I had just gotten off a red-eye flight from NYC to Paris, and my skin look dehydrated and sallow. It was October (a dry time to begin with!), and I was there as a guest of Chanel to learn about the brand's expansion and celebration of its iconic Sublimage face cream.
But my face was looking less than fine. When I got to my hotel room, a jar of the hero product lay on my hotel bed waiting for me. I also brought the complementary serum Sublimage L'Extrait Intense Recovery Treatment — which is expensive but undeniably effective. So I cleansed my skin, and attempted to reinvigorate it by cocktailing these products.
To be honest, it was the first time I had ever used Chanel Sublimage. But I was quite impressed by the results. Within minutes, my skin had transformed from dull to dewy. When I met the group for dinner, people complimented my "glow." It surprised me, because although I felt drained, from the neck up, I looked plump.
Applying Sublimage is a sensual experience — as it should be! I was once given the advice that any high-end skin care product should be an enjoyable ritual or it's not worth the price tag. The scent is powdery, botanical, and musky like vanilla. That is because the Chanel research and design team put a tremendous amount of effort into harvesting the most perfect, pure vanilla extract for the formula.
Let's get into the science a bit: though there are actually hundreds of vanilla strains, Chanel focuses on one called planifolia. The French fashion house harvests approximately 3,800 vanilla plants from April to May in a sustainable farm and unique open sky lab in Ambanja, Madagascar. The vanilla orchids are pollinated by hand, using skills passed down from mothers to daughters over decades.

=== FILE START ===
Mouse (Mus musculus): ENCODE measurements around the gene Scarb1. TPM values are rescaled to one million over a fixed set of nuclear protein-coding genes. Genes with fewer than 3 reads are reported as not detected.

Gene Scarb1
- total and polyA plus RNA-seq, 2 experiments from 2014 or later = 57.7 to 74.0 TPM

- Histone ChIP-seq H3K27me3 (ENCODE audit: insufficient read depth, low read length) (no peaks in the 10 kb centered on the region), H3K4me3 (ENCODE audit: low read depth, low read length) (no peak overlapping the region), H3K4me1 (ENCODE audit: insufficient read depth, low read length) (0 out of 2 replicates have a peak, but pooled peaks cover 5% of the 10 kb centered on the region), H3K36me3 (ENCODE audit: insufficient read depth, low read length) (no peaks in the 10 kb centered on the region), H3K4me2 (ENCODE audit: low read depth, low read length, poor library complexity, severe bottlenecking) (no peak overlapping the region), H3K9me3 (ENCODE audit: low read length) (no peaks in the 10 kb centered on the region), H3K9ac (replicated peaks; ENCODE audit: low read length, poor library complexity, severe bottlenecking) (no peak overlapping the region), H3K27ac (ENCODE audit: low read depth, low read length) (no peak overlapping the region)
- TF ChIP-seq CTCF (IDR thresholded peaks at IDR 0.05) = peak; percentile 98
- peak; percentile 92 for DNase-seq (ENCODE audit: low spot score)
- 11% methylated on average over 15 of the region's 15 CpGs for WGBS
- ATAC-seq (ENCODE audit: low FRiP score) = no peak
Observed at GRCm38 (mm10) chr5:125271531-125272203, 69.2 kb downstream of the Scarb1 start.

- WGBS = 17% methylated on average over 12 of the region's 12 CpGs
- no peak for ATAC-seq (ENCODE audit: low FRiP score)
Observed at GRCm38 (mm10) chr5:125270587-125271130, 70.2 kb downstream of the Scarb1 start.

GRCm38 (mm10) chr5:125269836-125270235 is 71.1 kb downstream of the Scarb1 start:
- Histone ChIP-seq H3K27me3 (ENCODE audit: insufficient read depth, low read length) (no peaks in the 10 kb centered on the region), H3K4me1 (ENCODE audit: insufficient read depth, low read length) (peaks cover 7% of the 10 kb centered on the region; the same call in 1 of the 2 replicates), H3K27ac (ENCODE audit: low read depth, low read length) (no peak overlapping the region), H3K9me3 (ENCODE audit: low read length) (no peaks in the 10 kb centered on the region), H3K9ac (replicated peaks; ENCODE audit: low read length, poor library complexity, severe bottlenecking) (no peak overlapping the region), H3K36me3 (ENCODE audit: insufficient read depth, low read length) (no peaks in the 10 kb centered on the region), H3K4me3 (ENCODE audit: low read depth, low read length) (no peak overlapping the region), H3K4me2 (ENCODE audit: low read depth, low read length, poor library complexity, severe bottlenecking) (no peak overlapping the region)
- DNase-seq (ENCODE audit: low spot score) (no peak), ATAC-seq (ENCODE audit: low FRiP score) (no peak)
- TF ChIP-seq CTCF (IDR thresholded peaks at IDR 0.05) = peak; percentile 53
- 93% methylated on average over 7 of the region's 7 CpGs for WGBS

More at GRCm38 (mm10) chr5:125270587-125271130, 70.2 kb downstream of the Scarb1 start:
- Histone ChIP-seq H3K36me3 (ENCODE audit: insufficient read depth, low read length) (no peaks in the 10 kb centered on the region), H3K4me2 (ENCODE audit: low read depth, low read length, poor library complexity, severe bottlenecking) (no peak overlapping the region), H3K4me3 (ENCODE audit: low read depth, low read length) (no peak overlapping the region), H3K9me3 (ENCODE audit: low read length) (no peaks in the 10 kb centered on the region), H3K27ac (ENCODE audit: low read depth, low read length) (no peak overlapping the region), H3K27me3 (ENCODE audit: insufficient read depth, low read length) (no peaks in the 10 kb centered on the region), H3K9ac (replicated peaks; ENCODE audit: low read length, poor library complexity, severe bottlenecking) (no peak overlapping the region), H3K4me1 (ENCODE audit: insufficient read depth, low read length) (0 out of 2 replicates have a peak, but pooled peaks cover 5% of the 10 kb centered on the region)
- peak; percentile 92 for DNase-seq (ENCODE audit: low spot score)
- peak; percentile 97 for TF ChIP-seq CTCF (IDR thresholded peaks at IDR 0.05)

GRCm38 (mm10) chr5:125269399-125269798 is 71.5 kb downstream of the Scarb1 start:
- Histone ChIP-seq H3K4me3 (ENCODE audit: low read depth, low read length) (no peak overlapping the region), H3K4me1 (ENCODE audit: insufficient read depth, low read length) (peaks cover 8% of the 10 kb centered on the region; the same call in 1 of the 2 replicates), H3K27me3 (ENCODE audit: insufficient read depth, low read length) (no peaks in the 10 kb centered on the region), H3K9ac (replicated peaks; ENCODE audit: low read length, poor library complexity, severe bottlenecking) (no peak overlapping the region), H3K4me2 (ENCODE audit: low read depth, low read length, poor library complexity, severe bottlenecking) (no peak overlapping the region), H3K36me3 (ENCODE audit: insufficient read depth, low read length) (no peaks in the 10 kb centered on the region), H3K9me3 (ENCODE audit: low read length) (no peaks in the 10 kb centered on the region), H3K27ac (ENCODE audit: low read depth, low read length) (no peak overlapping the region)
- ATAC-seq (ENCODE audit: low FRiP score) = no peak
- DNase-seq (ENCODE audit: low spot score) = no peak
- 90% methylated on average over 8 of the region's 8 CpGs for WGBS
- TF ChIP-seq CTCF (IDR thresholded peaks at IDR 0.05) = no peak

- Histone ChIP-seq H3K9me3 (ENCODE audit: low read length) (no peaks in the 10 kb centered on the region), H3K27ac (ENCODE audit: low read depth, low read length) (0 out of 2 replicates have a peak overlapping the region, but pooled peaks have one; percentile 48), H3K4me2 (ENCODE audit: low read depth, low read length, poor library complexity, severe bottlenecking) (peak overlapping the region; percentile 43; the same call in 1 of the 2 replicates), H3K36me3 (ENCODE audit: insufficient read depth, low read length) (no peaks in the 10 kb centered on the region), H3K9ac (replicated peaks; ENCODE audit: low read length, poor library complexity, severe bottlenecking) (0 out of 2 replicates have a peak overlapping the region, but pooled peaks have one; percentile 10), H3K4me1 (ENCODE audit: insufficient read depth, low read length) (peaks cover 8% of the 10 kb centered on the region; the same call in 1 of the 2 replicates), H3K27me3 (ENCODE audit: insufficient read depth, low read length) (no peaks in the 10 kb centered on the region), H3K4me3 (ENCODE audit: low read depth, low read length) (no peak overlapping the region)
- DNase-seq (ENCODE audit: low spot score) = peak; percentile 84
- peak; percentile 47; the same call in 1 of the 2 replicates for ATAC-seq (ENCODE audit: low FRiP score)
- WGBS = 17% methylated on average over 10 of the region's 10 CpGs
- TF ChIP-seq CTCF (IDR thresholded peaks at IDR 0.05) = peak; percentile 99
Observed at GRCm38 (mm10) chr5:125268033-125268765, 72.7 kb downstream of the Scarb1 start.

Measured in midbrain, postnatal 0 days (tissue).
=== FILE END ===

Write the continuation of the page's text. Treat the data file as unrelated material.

The vanilla pods are then sent to the Chanel labs outside of Paris, where the beans are extracted. The official straining process is called chrono-extraction, and it preserves the integrity of the plant. That is because vanilla planifolia has beneficial effects on the skin including vitality (hydration, radiance), strength (firmness), and perfections (combatting darks spots and creating more uniform pores). Plus, it smells heavenly! And when you take this star ingredient, Éphémères de Planifolia, and combine it with oils (camellia and jojoba) and shea butter, you create one special skin potion.
I can attest that all of these steps actually happen with the utmost attention to detail, because I visited the labs and met with the masterminds who oversee this operation. And I even got the chance to create my version of the cream (which, as a beauty nerd, was pretty cool!).
Since Sublimage was formulated ten years ago in 2006, more than 1.6 million jars have been sold and the line has expanded to include cleanser, eye cream, essence, toner, and serum. This Winter, to celebrate its birthday decade, Chanel is releasing two new versions of the original cream: Texture Fine (which is lighter) and Texture Suprême (a richer iteration).
And in true Coco Chanel fashion, the brand is comparing these three textures to luxe fabrics. The Texture Fine is similar to satin silk, the original is jersey silk, and the Suprême is velvet silk. If you visit a Chanel counter or just buy them online here ($400 each), you'll feel the difference of each on your hand. The Texture Fine emulsifies the quickest, changing into a serum-like liquid, while the original takes a bit more massaging to sink in but leaves more moisture on the skin. Rely on Suprême as an overnight hydration mask. I've layered these creams in the evening before a big event (like a wedding) to prep my skin for makeup. Remember, your foundation only enhances what is under it!